By Alan Scherstuhl
By Mark Holcombe
By Scott Foundas
By Nick Pinkerton
By Michael Atkinson
By Scott Foundas
By Keith Phipps
By Alan Scherstuhl
ANGELS & DEMONS
directed by Ron Howard
area theaters, starts Friday
At the tail end of The Da Vinci Code, having traipsed around scenic Paris and London for over two hours to find out whether the Holy Grail was just an old cup or the womanly seed of Jesus and Mary Magdalene, Tom Hanks's Robert Langdon, ace symbologist, sloped off back to Harvard, though not before wishing the womanly seed (a wan Audrey Tautou) "Godspeed"—a strange farewell coming from an avowed agnostic, but excellent advice for part deux of the Dan Brown franchise, which has roughly the same amount of God, but a lot more speed than its predecessor.
Angels & Demons is still just another treat for whacked-out male conspiracy theorists, mind you, and at 138 minutes, it's a scant 10 minutes shorter than The Da Vinci Code. But the movie clips along, tricked out with state-of-the-art hardware and a hotter, brighter partner for Hanks in the race against serial prelate-murder by yet another ancient secret society with evil designs on the Vatican. As the enchantingly alliterative particle physicist Dr. Vittoria Vetra, Israeli actress Ayelet Zurer furrows her brow and wrings her hands over the catastrophic danger posed to the Holy See by a stolen canister of something nuclear, which she had designed for noble civic use.
And that's just the half of it. The incumbent pope has died, his tongue has turned suspiciously black, and four of the extremely red cardinals most likely to succeed him have been abducted for medieval branding and/or burning by a wild-eyed predator named "the Assassin" (Nikolaj Lie Kaas), whose most attractive quality is that, unlike the mad albino Paul Bettany in Da Vinci, he's not into mortifying his own flesh. His rimless glasses bespeak a man of intellect, and Langdon, tossing off deconstructed signifiers like Roland Barthes on steroids, strongly suspects him of membership in the Illuminati, a secret society whose fondness for science (Galileo was a past member) has drawn the ire of the Catholic Church for hundreds of years.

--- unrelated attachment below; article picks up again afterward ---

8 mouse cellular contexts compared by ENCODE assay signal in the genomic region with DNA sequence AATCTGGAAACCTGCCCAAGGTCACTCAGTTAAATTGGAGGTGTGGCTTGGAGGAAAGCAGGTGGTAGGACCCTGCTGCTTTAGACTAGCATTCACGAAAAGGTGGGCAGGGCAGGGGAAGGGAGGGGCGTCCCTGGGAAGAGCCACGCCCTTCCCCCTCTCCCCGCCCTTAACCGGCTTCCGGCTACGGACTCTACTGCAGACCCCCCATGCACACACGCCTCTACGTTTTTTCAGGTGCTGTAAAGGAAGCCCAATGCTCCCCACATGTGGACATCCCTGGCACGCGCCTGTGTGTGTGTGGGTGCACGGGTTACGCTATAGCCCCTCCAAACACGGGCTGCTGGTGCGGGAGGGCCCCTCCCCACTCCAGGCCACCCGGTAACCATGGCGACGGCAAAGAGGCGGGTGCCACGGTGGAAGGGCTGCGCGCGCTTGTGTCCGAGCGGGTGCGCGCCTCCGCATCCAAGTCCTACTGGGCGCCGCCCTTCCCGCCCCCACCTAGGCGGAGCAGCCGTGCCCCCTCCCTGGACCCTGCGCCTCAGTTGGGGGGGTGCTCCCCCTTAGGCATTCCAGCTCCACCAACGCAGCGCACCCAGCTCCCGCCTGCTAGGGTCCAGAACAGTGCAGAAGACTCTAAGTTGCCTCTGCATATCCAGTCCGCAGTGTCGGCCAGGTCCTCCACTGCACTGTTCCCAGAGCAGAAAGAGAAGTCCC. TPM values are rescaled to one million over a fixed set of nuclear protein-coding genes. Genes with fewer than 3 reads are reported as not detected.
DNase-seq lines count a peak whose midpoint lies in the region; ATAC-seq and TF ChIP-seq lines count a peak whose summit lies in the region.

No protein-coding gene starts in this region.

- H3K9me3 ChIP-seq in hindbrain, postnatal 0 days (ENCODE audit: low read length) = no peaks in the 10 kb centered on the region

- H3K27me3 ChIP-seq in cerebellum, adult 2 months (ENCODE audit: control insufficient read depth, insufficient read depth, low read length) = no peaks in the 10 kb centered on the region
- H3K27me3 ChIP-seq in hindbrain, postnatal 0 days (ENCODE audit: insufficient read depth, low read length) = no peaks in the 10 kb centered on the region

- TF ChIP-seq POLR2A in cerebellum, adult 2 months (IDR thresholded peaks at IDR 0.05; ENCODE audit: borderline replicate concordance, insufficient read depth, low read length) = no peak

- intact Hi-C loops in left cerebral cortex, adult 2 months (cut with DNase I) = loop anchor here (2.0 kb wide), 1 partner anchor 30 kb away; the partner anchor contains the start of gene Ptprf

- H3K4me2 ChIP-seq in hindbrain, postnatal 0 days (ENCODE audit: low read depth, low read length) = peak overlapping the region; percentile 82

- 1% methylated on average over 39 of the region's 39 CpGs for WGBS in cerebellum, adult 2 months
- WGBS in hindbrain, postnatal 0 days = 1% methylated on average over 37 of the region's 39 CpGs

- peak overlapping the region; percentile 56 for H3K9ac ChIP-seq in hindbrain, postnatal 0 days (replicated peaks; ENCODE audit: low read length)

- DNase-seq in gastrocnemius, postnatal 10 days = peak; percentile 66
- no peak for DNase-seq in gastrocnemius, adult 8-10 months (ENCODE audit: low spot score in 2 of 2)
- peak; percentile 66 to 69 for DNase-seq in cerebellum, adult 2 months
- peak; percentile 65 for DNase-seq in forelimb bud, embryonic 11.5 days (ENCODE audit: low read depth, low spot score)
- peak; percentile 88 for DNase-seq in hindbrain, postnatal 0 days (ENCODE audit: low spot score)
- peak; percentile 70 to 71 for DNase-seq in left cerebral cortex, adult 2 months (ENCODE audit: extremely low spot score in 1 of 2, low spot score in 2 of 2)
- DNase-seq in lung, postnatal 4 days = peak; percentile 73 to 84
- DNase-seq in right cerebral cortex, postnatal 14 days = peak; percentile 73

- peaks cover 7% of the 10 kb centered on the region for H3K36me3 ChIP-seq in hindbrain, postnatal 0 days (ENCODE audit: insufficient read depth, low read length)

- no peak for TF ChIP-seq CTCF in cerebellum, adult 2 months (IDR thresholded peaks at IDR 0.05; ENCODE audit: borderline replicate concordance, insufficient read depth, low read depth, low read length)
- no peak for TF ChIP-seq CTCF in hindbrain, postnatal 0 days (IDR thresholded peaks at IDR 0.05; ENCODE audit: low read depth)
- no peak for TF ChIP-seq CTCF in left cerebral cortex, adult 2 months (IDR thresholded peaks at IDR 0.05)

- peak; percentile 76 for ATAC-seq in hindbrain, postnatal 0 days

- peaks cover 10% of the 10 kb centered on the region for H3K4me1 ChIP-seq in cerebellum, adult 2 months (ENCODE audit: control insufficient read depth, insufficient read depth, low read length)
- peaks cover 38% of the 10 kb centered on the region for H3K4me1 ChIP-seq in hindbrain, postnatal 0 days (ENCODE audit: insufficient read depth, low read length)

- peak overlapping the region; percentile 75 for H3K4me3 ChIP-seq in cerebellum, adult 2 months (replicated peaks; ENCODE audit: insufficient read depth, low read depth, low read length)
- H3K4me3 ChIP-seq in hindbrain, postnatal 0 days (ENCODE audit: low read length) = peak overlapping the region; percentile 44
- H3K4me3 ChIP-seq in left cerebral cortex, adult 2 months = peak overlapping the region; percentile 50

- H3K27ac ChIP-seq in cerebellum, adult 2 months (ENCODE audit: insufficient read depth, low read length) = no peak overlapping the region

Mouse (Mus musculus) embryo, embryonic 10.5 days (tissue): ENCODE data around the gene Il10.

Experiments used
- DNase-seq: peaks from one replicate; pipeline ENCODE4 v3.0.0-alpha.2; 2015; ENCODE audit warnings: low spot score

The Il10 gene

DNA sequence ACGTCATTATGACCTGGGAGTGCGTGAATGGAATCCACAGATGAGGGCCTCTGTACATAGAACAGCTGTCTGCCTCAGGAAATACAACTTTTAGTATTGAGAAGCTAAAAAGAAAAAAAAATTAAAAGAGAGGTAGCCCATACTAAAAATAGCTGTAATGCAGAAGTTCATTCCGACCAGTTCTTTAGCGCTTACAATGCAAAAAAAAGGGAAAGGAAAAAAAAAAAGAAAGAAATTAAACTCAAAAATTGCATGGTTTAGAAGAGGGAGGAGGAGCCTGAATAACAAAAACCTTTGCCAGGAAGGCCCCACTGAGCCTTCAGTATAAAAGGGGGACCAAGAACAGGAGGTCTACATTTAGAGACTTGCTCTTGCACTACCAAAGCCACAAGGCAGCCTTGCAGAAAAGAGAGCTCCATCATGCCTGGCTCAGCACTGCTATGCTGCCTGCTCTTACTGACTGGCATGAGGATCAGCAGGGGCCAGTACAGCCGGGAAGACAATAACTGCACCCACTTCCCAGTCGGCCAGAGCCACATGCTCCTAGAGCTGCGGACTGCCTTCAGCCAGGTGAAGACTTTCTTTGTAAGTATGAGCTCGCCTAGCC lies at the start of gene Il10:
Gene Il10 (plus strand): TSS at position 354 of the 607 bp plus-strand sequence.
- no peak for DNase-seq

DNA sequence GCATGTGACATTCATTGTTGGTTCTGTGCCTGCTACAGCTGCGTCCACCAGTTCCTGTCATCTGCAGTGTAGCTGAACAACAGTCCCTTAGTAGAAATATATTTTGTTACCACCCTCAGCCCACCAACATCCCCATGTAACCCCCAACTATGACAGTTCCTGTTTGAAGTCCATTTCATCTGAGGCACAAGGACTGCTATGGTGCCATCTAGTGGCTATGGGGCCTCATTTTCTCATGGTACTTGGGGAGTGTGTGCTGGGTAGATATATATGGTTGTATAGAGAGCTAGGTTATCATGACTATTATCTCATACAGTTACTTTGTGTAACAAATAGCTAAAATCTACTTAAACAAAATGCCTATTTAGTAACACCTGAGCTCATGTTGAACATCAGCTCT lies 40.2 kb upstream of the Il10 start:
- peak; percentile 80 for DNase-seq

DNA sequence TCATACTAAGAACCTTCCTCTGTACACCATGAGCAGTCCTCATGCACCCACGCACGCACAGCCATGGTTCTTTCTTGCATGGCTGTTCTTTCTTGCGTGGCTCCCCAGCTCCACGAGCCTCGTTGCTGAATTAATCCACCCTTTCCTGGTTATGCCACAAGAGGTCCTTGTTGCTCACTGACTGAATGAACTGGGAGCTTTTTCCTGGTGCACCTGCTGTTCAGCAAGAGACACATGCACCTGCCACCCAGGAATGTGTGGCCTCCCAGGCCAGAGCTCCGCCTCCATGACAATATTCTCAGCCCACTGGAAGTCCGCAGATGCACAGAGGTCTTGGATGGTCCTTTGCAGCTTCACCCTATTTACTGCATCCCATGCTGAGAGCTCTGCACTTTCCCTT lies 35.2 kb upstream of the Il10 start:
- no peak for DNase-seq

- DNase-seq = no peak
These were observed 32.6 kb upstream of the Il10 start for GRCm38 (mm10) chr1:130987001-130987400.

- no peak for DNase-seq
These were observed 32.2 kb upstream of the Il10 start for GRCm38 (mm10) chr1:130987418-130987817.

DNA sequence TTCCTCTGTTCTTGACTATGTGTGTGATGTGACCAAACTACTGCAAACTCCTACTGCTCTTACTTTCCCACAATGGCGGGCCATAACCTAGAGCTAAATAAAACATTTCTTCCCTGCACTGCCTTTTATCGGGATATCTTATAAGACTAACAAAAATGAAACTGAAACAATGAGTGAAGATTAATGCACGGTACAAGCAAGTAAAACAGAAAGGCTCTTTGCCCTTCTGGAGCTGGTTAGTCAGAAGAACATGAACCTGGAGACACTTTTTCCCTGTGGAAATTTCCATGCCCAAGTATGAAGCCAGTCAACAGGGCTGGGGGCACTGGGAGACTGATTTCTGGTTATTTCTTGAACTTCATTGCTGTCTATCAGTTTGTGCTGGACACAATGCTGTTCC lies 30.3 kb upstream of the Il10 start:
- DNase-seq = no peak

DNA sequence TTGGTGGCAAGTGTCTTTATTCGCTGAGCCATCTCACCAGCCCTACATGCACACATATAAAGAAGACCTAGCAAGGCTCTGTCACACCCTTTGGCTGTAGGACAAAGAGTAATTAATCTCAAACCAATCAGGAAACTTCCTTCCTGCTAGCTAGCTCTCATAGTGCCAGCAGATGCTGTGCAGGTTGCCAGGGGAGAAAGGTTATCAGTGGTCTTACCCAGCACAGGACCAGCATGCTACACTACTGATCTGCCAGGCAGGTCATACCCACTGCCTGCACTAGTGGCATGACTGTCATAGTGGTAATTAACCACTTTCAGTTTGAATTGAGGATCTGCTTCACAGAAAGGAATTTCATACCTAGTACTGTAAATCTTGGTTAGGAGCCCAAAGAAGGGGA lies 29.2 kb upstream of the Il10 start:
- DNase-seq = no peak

Once again, there's much screeching of tires and desperate racing through the underground tunnels of Rome's lovelier churches. For what it's worth, in the three years since he made The Da Vinci Code, with time off for the intelligently sedate Frost/Nixon, Ron Howard has grown into a more confident director of florid action sequences. Gift-wrapped in production design lifted from The Godfather and a score by Hans Zimmer that sounds like the rumbling tummies of a thousand underfed monks, Angels is studded with capably brutal set pieces building to an impressive, if ineffably silly, bit of business involving a helicopter, a parachute, and a huge crowd fighting over stem cell research in St. Peter's Square.
But what of the life of the spirit—even Dan Brown's vulgar spirit, channeled with dismaying fidelity to his ornate prose by David Koepp and Akiva Goldsman? Will science trump belief, or will the two lie down together like lambs? Will Honest Bob, the lubricious Dr. V, and half the population of Rome be done in by Illuminati or, worse, by the vicious internal politics of the Vatican? There's no place for anything so retro as character development in the Brown universe—either you're an angel masquerading as a demon or the other way around. When they're not getting spectacularly knocked off, just about every salient player—including Stellan Skarsgard as head of the Vatican's Swiss Guard, Armin Mueller-Stahl as the cardinal representing the hard-line old guard, and Ewan McGregor as the progressive young papal protégé in charge of electing the new pontiff—waves at the audience to hint that he might be the lone rotten apple in Catholicism's otherwise sound barrel.
Brushing away accusations of factual accuracy in an interview with Britain's Radio Times, Hanks gave the movie its most succinct review: "It's not important, but it's fun." Evidently, the Vatican thought exactly the opposite while Howard was shooting—the director has accused the church of backroom politicking to deny him access to the gargoyles and frescoes of Rome. To my mind, the Holy See got off lightly. I was dying to ask the two jolly nuns sitting in front of me if they felt insulted, but I couldn't tell whether they were actual sisters in Christ or Sony plants in drag designed to show that no offense to the church was meant or taken.
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